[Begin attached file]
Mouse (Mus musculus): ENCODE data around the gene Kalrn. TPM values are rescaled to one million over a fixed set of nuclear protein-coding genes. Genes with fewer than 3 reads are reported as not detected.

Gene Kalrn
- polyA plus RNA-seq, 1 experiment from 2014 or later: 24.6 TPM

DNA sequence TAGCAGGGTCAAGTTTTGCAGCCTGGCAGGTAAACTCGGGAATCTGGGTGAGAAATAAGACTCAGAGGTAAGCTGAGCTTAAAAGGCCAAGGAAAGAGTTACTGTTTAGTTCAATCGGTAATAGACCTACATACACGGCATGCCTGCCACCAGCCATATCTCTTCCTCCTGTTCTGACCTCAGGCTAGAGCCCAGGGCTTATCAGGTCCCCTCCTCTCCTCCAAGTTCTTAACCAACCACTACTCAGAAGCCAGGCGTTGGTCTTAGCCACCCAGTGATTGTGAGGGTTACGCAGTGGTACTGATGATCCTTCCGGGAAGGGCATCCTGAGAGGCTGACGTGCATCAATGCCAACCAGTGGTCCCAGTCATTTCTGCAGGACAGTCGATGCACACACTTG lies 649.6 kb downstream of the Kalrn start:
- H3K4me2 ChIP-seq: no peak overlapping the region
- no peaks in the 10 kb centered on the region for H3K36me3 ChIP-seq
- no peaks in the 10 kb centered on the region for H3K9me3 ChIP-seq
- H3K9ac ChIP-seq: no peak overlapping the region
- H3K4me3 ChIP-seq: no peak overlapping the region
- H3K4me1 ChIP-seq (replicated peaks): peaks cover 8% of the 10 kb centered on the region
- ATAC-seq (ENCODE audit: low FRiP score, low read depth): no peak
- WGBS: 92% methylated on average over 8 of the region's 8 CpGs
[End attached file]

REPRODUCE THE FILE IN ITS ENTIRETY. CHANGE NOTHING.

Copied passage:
Mouse (Mus musculus): ENCODE data around the gene Kalrn. TPM values are rescaled to one million over a fixed set of nuclear protein-coding genes. Genes with fewer than 3 reads are reported as not detected.

Gene Kalrn
- polyA plus RNA-seq, 1 experiment from 2014 or later: 24.6 TPM

DNA sequence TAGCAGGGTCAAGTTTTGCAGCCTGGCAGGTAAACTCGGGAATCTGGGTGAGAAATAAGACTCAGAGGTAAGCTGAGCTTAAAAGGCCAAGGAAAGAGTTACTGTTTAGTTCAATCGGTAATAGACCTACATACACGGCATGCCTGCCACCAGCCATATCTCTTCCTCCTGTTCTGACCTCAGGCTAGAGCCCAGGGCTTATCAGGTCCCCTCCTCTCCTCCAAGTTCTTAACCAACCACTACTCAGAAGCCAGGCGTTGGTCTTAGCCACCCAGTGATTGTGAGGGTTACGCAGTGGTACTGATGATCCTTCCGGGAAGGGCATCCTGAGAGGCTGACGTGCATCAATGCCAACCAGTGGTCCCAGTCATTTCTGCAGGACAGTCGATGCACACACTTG lies 649.6 kb downstream of the Kalrn start:
- H3K4me2 ChIP-seq: no peak overlapping the region
- no peaks in the 10 kb centered on the region for H3K36me3 ChIP-seq
- no peaks in the 10 kb centered on the region for H3K9me3 ChIP-seq
- H3K9ac ChIP-seq: no peak overlapping the region
- H3K4me3 ChIP-seq: no peak overlapping the region
- H3K4me1 ChIP-seq (replicated peaks): peaks cover 8% of the 10 kb centered on the region
- ATAC-seq (ENCODE audit: low FRiP score, low read depth): no peak
- WGBS: 92% methylated on average over 8 of the region's 8 CpGs